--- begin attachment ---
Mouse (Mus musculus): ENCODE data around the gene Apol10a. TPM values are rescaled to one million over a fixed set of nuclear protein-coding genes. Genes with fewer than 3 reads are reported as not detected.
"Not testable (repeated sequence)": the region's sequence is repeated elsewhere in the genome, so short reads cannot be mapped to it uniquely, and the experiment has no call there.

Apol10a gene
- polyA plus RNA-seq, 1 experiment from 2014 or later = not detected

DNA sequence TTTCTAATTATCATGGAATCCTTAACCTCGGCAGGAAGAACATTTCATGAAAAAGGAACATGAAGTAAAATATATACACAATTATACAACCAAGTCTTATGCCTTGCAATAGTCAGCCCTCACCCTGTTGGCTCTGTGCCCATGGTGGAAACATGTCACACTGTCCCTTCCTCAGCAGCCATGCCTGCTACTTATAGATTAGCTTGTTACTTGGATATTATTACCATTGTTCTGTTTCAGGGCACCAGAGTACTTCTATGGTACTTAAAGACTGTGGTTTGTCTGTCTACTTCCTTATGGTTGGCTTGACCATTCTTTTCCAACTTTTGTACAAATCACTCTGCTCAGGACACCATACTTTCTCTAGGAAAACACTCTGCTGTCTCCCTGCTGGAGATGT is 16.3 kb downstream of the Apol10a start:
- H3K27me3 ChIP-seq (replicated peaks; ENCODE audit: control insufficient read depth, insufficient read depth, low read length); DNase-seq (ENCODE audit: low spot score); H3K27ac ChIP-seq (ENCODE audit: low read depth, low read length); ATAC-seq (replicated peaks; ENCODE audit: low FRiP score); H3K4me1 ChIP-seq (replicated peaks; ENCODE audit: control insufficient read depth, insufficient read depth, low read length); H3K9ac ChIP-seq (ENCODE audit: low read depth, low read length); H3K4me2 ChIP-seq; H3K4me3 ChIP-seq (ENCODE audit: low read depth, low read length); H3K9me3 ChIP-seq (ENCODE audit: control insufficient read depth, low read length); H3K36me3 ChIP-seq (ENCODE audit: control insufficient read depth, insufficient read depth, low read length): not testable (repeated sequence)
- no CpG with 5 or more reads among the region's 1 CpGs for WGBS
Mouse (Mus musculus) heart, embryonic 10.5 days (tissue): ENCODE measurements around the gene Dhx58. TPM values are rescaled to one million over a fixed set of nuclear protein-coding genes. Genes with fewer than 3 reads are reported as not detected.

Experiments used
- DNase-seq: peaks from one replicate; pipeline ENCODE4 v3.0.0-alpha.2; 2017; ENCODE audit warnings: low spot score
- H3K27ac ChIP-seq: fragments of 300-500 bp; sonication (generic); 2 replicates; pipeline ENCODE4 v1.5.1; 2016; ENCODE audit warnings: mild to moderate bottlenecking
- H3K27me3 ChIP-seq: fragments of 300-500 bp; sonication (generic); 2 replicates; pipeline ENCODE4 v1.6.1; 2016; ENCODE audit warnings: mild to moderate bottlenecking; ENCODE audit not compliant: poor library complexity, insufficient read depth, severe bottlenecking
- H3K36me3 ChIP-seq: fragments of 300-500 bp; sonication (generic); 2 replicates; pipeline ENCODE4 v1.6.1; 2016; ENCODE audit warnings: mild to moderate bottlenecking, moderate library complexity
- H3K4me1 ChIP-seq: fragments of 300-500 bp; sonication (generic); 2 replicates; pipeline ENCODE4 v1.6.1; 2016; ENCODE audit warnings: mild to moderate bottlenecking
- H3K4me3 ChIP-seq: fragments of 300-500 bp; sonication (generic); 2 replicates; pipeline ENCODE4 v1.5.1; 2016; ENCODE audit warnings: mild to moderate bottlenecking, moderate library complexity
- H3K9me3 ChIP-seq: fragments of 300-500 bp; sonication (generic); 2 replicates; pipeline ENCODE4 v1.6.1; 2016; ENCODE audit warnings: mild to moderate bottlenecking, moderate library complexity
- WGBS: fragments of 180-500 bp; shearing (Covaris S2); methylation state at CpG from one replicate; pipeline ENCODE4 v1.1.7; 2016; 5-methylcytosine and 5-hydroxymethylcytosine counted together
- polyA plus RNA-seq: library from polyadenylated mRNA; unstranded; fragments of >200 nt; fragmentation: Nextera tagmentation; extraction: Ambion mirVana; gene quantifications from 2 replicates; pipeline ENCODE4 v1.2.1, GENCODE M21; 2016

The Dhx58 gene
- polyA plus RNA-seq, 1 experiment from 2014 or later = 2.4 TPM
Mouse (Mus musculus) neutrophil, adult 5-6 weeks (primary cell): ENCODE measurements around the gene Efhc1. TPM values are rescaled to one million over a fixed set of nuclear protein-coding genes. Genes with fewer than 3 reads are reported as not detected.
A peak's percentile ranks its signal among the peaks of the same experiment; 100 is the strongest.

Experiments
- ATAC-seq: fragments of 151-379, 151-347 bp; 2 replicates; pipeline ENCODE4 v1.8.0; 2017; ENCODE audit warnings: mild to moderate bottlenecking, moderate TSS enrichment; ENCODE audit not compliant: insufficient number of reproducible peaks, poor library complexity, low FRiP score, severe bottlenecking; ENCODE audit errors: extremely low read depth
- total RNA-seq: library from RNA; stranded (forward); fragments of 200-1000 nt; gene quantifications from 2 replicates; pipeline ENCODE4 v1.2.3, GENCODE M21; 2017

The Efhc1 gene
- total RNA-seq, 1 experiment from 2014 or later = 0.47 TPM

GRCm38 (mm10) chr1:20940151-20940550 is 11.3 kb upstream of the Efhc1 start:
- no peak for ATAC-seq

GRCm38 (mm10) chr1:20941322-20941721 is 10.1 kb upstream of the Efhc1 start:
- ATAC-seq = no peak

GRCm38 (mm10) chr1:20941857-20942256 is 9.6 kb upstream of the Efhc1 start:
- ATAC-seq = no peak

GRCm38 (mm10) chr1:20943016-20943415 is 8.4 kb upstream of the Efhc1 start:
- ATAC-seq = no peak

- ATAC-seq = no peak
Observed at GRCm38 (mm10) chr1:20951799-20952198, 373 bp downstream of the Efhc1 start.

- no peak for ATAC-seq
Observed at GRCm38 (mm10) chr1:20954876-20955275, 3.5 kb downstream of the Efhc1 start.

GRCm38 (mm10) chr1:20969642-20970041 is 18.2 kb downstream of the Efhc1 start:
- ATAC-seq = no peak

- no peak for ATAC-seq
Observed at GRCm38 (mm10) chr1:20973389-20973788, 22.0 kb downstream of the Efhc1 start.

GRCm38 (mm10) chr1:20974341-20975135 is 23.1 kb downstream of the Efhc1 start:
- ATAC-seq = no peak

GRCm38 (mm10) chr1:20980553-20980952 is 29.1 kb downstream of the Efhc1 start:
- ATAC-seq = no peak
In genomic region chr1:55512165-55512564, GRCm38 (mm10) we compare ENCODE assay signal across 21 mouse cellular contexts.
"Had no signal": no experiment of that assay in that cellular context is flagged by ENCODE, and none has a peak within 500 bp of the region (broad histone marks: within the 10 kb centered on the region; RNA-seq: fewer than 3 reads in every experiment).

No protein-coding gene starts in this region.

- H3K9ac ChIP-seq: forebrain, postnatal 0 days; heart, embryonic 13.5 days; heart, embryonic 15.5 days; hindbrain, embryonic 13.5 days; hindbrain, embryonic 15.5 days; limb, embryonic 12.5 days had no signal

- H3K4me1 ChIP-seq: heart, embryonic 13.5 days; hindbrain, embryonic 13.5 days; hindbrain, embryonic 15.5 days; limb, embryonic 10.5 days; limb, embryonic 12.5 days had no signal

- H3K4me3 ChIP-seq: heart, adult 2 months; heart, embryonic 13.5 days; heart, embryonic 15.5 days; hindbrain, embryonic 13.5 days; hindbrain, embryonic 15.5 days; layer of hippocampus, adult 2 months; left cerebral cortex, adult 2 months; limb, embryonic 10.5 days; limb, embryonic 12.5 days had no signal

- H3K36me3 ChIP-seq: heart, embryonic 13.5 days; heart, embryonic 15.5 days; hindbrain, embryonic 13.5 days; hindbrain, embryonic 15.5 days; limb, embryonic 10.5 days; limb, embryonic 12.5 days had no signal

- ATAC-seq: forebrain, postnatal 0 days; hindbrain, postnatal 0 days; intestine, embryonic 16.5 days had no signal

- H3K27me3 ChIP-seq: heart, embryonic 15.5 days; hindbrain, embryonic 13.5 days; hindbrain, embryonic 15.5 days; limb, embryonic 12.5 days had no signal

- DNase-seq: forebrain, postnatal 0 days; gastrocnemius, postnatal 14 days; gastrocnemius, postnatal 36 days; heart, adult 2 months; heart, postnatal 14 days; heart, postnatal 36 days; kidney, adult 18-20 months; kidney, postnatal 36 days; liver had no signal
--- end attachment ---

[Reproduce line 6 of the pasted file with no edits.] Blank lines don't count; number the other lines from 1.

- H3K27me3 ChIP-seq (replicated peaks; ENCODE audit: control insufficient read depth, insufficient read depth, low read length); DNase-seq (ENCODE audit: low spot score); H3K27ac ChIP-seq (ENCODE audit: low read depth, low read length); ATAC-seq (replicated peaks; ENCODE audit: low FRiP score); H3K4me1 ChIP-seq (replicated peaks; ENCODE audit: control insufficient read depth, insufficient read depth, low read length); H3K9ac ChIP-seq (ENCODE audit: low read depth, low read length); H3K4me2 ChIP-seq; H3K4me3 ChIP-seq (ENCODE audit: low read depth, low read length); H3K9me3 ChIP-seq (ENCODE audit: control insufficient read depth, low read length); H3K36me3 ChIP-seq (ENCODE audit: control insufficient read depth, insufficient read depth, low read length): not testable (repeated sequence)